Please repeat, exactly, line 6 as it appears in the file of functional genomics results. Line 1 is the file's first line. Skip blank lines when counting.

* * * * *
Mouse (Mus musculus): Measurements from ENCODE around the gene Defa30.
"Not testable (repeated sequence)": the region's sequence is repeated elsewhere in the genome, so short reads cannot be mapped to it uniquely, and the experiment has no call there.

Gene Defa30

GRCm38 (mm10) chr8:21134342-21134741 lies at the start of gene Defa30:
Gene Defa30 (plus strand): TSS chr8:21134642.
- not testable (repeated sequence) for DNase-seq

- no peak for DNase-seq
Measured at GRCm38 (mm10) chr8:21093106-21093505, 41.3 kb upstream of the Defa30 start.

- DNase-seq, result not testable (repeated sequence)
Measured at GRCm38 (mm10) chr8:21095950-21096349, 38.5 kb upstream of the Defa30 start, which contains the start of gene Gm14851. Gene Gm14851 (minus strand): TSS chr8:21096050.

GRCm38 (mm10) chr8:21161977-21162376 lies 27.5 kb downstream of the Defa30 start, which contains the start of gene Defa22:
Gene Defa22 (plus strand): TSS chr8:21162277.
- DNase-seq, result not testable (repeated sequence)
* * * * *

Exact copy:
- not testable (repeated sequence) for DNase-seq